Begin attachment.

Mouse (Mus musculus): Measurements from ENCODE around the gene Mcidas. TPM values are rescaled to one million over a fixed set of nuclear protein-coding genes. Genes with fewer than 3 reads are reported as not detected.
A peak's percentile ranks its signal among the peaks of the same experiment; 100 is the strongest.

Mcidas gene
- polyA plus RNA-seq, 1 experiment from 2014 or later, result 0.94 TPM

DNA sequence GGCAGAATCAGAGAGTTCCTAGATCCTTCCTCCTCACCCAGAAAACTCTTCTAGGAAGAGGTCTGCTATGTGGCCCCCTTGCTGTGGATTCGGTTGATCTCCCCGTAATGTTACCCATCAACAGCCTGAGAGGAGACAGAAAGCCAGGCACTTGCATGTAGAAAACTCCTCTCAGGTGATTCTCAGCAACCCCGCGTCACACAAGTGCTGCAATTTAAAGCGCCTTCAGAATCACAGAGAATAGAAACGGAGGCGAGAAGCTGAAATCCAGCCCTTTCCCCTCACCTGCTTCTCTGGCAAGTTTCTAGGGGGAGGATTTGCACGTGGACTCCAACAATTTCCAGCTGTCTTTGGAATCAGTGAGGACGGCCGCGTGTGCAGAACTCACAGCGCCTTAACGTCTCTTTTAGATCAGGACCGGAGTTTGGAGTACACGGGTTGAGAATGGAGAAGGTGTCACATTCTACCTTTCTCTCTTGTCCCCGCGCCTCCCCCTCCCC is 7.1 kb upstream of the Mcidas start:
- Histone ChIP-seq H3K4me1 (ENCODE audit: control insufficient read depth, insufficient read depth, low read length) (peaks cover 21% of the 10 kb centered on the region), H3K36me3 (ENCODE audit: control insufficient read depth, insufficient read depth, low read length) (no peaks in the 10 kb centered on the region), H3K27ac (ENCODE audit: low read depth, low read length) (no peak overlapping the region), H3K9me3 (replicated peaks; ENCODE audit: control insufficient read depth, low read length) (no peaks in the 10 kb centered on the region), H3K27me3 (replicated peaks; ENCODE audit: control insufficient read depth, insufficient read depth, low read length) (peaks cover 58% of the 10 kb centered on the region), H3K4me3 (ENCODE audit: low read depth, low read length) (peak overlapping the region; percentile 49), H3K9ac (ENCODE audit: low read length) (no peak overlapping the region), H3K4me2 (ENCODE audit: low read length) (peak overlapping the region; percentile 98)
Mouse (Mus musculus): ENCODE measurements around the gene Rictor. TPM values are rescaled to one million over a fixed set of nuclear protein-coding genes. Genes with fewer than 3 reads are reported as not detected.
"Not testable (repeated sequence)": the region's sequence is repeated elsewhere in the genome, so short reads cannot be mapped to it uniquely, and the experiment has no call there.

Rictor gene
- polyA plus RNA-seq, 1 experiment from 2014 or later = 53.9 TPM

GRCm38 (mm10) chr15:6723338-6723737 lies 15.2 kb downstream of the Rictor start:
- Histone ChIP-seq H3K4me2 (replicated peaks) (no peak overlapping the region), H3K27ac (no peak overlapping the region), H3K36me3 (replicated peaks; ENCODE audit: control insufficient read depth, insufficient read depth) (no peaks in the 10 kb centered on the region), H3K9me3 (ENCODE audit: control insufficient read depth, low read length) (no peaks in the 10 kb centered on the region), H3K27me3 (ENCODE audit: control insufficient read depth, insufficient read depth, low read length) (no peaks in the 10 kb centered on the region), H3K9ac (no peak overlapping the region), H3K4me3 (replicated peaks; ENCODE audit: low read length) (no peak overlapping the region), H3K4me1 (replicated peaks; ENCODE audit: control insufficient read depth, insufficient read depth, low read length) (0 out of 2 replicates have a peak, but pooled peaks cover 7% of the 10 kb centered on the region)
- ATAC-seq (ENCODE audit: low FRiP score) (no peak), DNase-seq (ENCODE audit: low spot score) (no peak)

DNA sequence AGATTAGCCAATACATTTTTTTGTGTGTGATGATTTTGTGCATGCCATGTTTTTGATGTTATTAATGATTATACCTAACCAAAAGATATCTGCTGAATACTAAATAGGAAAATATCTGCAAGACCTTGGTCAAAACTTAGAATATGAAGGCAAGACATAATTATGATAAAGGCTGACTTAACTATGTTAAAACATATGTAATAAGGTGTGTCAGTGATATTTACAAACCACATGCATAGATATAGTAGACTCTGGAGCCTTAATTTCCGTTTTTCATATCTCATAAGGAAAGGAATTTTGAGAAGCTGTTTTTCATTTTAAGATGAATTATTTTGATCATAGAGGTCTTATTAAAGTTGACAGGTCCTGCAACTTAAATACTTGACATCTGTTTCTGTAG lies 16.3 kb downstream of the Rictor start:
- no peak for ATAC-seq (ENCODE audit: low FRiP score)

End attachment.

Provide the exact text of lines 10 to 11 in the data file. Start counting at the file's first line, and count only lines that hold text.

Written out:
- polyA plus RNA-seq, 1 experiment from 2014 or later = 53.9 TPM

GRCm38 (mm10) chr15:6723338-6723737 lies 15.2 kb downstream of the Rictor start: